On November 25, 2015, Parliament passed resolutions declaring the invalidity of the appointment of 5 judges of the Constitutional Court by the previous Parliament. The Court, in its verdict in case K 34/15 (p. 51), held these resolutions to be ineffective. It did so despite the fact that the CC is not authorized to review such resolutions. It must have, therefore, held them to be nonexistent – that is, having such serious and evident flaws that there is no need to nullify them, as they were void from their inception.*

On the other hand, on 9 March 2016, the CC closed the case of the so-called repair bill. In hearing the case, the Court ignored the requirements placed upon it by the Constitutional Court Act (even though the bill was in force at the time), citing Article 195 of the Constitution. In response, PiS politicians said that the CC had broken the law, and Prime Minister Beata Szydło said that a “verdict” issued in this way was not a real verdict and would not be published in the Official Journal, which she controls.

This gives rise to the question: If the CC could treat the parliamentary resolutions as nonexistent, can’t the Prime Minister treat the CC verdict as nonexistent as well? In my opinion, the answer is no. The reason is not that, according to Article 190 of the Constitution, judgments of the Constitutional Court “are universally effective and final”. Statements like that can never be absolute, because there is always room to doubt whether a particular document issued by the Court is in fact a “judgment”, whether the institution that issued it is in fact “the Constitutional Court”, etc. If the Court passed a verdict in which it wrote, for example: “Parliament is hereby dissolved”, the only appropriate course of action would be to ignore it, regardless of Article 190 of the Constitution. It would be an obvious overstepping of the Court’s authority.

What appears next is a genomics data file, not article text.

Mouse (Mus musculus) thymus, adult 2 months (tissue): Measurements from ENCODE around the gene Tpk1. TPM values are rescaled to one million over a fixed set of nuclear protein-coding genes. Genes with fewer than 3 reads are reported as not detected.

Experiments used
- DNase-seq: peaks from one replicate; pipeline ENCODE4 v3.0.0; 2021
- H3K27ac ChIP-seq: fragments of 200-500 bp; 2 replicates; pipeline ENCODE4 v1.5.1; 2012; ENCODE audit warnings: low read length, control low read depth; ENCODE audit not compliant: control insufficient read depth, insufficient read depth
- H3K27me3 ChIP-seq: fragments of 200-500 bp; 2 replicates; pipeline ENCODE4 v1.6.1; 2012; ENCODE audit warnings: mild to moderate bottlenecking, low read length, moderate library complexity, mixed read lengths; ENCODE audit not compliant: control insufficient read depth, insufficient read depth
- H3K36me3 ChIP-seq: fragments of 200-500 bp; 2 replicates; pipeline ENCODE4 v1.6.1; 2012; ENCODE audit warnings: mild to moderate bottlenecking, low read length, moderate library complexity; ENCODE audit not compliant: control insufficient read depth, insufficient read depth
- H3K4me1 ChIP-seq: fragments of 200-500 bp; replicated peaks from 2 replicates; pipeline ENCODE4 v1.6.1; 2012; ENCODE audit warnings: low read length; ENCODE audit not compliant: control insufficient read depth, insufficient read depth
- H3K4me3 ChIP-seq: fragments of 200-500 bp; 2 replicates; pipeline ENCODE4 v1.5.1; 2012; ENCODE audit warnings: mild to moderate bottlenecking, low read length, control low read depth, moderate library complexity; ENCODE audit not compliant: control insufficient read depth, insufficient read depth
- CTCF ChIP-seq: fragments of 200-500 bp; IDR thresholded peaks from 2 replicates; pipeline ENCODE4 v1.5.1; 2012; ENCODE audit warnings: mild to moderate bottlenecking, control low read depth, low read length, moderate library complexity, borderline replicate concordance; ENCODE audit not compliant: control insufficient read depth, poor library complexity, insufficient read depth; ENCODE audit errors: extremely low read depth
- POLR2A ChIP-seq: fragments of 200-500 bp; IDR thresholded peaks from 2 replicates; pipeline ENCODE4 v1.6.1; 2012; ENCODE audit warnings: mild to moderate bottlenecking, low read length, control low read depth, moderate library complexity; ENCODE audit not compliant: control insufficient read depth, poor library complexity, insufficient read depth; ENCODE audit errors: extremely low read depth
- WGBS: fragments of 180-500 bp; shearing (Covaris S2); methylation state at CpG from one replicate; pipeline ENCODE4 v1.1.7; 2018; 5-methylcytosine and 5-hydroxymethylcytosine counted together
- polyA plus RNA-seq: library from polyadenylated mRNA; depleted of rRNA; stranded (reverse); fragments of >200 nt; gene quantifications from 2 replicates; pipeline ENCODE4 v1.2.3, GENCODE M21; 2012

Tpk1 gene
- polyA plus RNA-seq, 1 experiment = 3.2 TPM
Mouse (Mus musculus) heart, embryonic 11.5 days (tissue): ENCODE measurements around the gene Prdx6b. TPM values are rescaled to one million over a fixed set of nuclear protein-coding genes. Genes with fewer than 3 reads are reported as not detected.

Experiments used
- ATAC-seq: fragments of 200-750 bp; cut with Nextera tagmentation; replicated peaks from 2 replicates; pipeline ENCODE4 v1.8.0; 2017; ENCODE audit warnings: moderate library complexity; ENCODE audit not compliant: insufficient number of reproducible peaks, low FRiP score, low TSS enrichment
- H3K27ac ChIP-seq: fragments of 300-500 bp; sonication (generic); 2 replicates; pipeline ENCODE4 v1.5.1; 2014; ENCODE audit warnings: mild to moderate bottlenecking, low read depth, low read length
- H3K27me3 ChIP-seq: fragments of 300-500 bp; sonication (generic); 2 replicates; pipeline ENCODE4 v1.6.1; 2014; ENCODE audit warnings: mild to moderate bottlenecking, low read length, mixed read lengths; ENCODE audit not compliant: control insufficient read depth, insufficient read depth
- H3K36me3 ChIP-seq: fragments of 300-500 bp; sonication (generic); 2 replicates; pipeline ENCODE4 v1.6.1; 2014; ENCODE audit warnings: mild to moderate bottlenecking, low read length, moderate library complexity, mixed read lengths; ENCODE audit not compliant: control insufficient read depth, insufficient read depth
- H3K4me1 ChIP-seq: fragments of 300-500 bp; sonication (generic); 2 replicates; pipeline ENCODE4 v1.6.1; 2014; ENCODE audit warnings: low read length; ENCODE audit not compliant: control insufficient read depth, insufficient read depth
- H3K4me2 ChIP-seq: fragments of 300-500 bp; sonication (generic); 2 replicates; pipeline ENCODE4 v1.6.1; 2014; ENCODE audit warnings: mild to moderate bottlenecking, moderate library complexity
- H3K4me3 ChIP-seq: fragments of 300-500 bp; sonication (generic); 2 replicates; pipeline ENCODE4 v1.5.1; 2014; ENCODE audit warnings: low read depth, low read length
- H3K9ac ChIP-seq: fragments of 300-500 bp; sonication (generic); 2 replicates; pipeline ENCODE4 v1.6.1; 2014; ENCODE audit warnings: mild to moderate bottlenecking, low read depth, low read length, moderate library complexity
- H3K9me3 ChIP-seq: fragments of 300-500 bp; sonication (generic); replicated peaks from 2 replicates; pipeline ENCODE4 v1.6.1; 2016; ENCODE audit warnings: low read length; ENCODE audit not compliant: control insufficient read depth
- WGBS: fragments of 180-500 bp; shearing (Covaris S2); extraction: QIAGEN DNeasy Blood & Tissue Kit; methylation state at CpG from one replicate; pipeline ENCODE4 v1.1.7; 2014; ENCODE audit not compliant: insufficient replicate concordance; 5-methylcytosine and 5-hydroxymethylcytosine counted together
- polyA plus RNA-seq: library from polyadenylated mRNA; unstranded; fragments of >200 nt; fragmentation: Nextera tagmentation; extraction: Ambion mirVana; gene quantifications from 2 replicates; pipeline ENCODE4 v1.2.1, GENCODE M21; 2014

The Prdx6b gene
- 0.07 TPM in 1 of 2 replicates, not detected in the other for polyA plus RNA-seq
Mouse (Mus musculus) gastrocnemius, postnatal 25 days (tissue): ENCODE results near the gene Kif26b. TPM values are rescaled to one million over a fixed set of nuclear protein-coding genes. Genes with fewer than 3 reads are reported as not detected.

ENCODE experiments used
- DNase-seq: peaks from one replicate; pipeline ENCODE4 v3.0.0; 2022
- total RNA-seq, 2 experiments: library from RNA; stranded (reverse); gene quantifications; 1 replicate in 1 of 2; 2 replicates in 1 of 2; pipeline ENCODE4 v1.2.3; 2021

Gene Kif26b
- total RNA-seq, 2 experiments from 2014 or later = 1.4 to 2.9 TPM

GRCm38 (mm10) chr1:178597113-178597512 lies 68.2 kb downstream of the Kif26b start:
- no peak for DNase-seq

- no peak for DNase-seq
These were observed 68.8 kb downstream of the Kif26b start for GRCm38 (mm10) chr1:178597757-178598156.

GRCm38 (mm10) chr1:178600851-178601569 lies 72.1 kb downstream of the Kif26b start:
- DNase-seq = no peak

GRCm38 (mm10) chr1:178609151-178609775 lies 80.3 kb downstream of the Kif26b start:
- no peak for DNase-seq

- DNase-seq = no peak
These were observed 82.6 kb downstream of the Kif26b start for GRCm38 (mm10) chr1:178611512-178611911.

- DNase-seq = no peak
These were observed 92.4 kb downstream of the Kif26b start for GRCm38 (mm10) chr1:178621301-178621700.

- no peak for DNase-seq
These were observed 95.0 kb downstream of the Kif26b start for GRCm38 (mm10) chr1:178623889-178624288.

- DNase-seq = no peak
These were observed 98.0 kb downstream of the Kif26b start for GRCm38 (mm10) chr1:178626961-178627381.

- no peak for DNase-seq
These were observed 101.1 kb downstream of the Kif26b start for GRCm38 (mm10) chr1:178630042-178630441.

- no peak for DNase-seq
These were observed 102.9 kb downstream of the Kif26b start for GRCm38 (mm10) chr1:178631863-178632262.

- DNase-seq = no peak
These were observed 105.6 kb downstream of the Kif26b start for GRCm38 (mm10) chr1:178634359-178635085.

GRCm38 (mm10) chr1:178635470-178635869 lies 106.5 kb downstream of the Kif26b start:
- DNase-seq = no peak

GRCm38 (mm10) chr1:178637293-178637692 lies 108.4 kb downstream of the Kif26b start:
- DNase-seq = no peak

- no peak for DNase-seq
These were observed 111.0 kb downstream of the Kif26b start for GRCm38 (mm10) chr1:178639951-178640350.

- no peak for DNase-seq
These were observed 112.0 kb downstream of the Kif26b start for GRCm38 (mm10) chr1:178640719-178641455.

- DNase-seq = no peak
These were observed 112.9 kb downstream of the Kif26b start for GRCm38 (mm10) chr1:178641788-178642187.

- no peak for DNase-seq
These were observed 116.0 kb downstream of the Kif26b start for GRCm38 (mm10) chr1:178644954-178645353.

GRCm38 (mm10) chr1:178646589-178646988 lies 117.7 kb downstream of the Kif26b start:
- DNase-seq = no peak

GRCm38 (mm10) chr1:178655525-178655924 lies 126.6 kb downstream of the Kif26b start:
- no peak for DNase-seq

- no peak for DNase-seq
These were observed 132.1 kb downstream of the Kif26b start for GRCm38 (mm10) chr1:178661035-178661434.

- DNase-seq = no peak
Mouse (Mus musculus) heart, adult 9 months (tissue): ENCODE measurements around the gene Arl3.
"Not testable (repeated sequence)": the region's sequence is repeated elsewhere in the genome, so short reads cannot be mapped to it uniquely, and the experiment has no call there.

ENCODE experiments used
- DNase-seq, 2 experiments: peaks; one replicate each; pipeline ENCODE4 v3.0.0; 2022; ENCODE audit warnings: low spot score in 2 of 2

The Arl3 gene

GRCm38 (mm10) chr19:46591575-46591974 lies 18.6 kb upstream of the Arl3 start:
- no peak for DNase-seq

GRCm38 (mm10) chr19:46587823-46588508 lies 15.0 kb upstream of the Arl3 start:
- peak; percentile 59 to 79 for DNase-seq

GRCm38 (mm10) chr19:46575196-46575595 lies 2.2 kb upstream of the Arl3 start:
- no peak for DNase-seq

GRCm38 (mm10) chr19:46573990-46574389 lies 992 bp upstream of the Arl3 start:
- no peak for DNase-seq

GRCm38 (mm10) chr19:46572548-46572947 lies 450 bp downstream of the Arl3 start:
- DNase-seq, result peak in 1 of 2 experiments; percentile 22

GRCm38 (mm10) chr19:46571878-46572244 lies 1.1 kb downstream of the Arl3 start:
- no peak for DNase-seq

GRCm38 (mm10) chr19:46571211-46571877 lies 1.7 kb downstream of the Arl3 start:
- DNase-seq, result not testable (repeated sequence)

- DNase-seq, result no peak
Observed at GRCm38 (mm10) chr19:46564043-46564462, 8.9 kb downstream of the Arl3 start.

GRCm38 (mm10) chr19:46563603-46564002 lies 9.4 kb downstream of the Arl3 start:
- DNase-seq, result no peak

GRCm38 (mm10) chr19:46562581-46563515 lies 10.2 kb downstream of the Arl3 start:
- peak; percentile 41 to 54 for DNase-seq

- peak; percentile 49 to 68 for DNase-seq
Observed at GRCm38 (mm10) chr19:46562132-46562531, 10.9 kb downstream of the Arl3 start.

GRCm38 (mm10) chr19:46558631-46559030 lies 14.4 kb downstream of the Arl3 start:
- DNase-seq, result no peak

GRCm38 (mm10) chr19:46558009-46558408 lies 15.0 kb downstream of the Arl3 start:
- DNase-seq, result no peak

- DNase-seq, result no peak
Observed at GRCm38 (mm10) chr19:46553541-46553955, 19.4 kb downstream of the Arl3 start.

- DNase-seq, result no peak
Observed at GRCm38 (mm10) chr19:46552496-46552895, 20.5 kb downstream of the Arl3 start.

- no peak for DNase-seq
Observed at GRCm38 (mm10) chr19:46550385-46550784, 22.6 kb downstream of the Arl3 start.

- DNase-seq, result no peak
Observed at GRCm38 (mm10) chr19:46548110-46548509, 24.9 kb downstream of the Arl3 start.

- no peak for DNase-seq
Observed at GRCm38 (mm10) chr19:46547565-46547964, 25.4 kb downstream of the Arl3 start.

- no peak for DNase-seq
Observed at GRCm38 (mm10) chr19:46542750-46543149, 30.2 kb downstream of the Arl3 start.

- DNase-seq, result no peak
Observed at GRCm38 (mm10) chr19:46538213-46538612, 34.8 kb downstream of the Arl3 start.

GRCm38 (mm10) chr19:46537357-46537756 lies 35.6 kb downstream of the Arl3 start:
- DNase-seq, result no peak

Therefore, the assessment of whether an action is legally nonexistent comes down to whether it has glaring and obvious flaws. In the case of the parliamentary resolutions of 25 November 2015, we do not have to look very hard to see such flaws. The resolutions were made by an unauthorized body, as the Constitution does not grant Parliament the authority to review the validity of appointments to the Constitutional Court. As far as I know, there is no serious legal opinion that would say that Parliament has such authority. (There have been a few opinions claiming that the appointment of judges by the previous Parliament was void due to procedural defects or the failure to take an oath before the President, but not due to the nullifying resolutions passed by Parliament.)

By contrast, in the case of the CC verdict on the so-called “repair bill”, no one is questioning the fact that the CC had the authority to issue such a verdict – its purpose is, after all, to review legislation for constitutionality. The only area which may raise doubts is the procedure that the CC followed when hearing the case – specifically, the fact that it disregarded much of the “repair” bill. However, the CC did justify the procedure it used, presenting a legal basis (Article 195 of the Constitution) and a legal argument – and its decision met with the approval of such renowned legal institutions as the Venice Commission, the National Judiciary Council and the First Chairman of the Supreme Court. Regardless of whether we agree with the Court’s reasoning, the mere fact that it exists and is shared by a number of legal experts means that we cannot speak of an obvious and glaring flaw – and only that sort of flaw would provide any basis for considering the CC judgment to be nonexistent.

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What’s in the the second “repair bill” of 22 July 2016? 

Unlike its predecessor of 22 December 2015, the Constitutional Court Act of 22 July 2016 is not an amendment, but a completely new piece of legislation which replaces the existing laws on the Constitutional Court. Its text is essentially a copy of the Constitutional Court Act of 1997 modified by introducing a number of “innovations”. Here are the most important ones: